The NBC Chimes Museum A Celebration Of Old–Time Radio’s Most Famous Signature
the deagan 20 dinner chime
The deagan no 20 dinner chime was near the top of the Deagan line. The Deagan 20 boasted four chime plates, tuned to C4, F4, A4, and C5. These plates were mounted above a segmented wooden resonator that was, depending on production period, anywhere from 23/4 to three inches tall. Because of its low pitch and spacious resonator, the tones emanating from this set of dinner chimes are extremely full–bodied and mellow, with excellent resonance and a long decay time.
The Lucky Strike Hour, broadcast November 3, 1931. Walter Winchell introduces “that fella with the chimmies” announcing the synchronization break. This is the earliest known recording of the three–note NBC chime. Aircheck recorded from WEAF New York. A Deagan No 20 dinner chime is used. Notes are C4–A4–F4, pitched at A=435Hz.
The Black and Gold Room Orchestra, broadcast date unknown but most likely sometime in mid to late 1931. The program was broadcast on Tuesday nights at 6:00 PM Eastern over the NBC Red Network, and originated from the Black and Gold Room of the Central Park Casino, a high–society nightclub that catered to the millionaire crowd from its establishment under Mayor Walker in 1929 until its closure and demolition to make way for the Mary Harriman Rumsey Playground under Mayor LaGuardia in 1935. (SummerStage occupies the site today.) Aircheck recorded from WEAF New York. A Deagan No 20 dinner chime is used. Notes are C4–A4–F4, pitched at A=435Hz.
Amos & Andy, broadcast on March 24, 1932. Originating at WMAQ, Chicago, this aircheck was recorded from WJZ New York on a Victor home recording blank. A Deagan No 20 dinner chime is used. Notes are C4–A4–F4, pitched at A=435Hz.
The Canada Dry Program, starring Jack Benny. Broadcast over NBC Blue on May 2, 1932. Aircheck recorded from WJZ New York. A Deagan No 20 dinner chime is used. Notes are C4–A4–F4, pitched at A=435Hz.
Hollywood on the Air. An example of the hand–struck NBC Chimes as they sounded on national broadcasts emanating from the West Coast. This example dates from September 30, 1933, and were probably sounded from NBC’s studios on Melrose Avenue in Hollywood. A Deagan No 20 dinner chime is used. Notes are C4–A4–F4, pitched at A=435Hz.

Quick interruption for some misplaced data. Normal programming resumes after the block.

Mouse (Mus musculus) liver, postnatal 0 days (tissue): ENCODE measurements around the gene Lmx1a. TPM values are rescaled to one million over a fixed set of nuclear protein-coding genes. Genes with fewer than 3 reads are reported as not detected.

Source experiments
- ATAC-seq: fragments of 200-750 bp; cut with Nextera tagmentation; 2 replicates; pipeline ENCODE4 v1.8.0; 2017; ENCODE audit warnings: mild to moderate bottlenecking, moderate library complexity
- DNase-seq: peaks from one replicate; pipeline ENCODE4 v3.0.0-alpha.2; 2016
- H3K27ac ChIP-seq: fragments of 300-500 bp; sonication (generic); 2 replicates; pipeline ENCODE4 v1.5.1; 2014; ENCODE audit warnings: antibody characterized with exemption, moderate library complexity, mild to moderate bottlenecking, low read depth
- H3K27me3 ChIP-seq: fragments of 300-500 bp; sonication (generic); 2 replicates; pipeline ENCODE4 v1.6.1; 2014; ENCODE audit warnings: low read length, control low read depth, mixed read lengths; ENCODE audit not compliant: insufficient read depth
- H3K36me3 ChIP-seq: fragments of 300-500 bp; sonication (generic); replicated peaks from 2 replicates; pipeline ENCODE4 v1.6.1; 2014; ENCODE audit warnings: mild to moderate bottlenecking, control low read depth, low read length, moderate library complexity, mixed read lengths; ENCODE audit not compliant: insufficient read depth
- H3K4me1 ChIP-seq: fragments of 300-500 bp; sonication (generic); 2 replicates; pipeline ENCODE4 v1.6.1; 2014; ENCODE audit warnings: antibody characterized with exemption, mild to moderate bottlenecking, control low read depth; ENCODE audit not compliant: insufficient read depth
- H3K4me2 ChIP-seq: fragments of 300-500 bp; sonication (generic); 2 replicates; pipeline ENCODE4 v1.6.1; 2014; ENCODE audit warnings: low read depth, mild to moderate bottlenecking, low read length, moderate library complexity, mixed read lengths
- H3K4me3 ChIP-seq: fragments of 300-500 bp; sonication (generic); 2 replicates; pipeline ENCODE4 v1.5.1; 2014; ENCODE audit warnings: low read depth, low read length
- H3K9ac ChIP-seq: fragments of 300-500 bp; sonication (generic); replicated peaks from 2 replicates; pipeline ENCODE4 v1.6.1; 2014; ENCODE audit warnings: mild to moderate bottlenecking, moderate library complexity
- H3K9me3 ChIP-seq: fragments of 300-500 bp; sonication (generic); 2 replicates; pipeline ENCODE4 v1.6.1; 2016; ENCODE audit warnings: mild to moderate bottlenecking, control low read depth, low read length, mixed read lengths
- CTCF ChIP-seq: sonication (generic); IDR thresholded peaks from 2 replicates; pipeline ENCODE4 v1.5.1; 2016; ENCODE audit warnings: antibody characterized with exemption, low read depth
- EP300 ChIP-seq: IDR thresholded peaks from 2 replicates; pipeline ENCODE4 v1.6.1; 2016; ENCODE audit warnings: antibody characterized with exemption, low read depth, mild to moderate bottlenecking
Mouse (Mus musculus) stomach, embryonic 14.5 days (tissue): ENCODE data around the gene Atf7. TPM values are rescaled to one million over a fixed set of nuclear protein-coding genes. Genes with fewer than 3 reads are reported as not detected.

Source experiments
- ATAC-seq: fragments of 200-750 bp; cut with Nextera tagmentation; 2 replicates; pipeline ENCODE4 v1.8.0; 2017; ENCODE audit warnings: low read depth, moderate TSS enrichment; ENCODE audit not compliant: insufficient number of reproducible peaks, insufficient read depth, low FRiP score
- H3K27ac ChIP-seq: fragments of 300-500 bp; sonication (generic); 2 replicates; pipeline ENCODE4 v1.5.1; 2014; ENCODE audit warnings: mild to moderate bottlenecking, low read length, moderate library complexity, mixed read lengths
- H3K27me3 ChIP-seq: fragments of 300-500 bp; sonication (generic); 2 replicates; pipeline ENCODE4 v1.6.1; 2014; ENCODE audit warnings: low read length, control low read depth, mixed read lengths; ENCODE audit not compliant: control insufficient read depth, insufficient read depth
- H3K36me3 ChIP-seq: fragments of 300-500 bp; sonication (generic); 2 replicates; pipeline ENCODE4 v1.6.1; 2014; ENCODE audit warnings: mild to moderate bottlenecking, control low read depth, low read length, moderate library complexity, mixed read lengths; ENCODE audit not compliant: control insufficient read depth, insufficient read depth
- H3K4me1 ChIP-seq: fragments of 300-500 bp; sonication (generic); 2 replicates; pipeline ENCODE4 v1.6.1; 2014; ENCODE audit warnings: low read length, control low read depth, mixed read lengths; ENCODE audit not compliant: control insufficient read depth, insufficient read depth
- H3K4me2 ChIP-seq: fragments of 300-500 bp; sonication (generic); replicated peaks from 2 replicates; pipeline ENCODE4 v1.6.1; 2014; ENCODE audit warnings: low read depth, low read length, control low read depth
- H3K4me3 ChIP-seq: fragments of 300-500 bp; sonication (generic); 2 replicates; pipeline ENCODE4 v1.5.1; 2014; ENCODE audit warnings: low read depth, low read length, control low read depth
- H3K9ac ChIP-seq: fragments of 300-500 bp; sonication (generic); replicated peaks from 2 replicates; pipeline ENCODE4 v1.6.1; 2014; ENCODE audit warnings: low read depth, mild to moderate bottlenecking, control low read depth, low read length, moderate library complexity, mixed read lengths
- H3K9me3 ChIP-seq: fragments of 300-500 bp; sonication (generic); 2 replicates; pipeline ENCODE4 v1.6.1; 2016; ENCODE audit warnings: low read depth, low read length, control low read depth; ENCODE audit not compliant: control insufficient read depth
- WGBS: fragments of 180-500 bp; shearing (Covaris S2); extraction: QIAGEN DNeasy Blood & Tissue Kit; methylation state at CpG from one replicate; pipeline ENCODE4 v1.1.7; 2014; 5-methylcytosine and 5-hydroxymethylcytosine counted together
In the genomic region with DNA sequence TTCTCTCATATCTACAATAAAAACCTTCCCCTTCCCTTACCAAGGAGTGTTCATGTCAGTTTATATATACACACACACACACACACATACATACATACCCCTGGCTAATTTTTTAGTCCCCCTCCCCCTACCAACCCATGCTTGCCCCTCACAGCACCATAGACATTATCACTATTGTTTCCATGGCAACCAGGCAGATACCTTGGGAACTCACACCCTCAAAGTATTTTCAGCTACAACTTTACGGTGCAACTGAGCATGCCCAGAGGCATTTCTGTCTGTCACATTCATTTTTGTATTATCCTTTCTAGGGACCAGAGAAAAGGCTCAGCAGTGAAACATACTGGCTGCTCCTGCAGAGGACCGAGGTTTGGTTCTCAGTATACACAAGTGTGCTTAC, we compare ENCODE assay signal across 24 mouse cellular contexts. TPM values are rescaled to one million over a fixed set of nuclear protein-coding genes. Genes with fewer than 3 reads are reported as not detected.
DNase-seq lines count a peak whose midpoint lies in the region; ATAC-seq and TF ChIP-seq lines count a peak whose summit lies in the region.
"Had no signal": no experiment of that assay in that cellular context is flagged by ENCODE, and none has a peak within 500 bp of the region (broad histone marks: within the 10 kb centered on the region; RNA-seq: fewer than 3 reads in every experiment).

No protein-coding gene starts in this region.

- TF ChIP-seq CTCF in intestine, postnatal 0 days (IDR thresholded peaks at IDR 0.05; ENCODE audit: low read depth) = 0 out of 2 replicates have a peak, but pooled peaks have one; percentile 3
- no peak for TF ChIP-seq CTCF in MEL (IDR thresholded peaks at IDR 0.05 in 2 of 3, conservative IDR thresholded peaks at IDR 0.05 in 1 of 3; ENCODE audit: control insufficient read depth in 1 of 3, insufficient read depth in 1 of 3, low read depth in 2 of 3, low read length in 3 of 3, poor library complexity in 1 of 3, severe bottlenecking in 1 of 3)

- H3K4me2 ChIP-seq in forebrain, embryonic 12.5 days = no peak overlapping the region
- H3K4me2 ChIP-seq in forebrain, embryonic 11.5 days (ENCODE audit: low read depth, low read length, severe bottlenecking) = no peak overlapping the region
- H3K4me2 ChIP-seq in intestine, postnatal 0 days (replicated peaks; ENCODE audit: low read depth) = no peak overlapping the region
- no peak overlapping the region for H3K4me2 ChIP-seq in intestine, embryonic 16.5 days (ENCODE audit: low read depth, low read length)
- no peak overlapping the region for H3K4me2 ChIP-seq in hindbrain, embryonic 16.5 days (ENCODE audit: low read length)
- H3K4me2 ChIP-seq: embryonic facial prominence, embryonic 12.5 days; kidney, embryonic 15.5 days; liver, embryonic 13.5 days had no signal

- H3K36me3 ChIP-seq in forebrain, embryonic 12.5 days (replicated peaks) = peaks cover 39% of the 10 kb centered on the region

NBC Announcer Kelvin Keech strikes the three tone NBC Chimes on the Deagan No 20 Dinner Chime. Clip from the 1933 Paramount short Captain Henry’s Radio Show, which gave movie audiences “a picturization” of the popular radio program Maxwell House Show Boat, as performed in the studios at 711 Fifth Avenue in New York—but without any references to Maxwell House Coffee, and, curiously, with no appearance by Captain Henry in his eponymous film! (Actual release date is unknown, but the film was copyrighted on August 9, 1933.)
The Grand Ole Opry®, broadcast on November 4, 1939. The Grand Ole Opry® began a long run on NBC on October 14, 1939, with half an hour going out on NBC radio from the stage of first the War Memorial Auditorium, and from 1943 the Ryman Auditorium. A Deagan No 20 dinner chime is used. Notes are C4–A4–F4, pitched at A=435Hz.
Deagan promotional materials boasted that the No 20 was to be found on high class steamships, on luxury trains, and on radio stations. The last one was certainly true, for it was the Deagan No 20 that is heard playing the NBC chimes on nearly all recordings from 1931 through 1933. The Deagan No 20 sold for $12.50.
A five–tone version was also manufactured, and this was the Deagan No 21 Dinner Chime. This was the exact same construction and sound quality, only it had an additional F chime plate an octave above the second plate (F5). The No 21 was Deagan's best and most expensive model, selling for $15.00—and even then, the 21 was also available in a fancy carved cabinet, for $18.00; this was sold as the Deagan 22. The sound was exactly the same as that of the 20 or 21.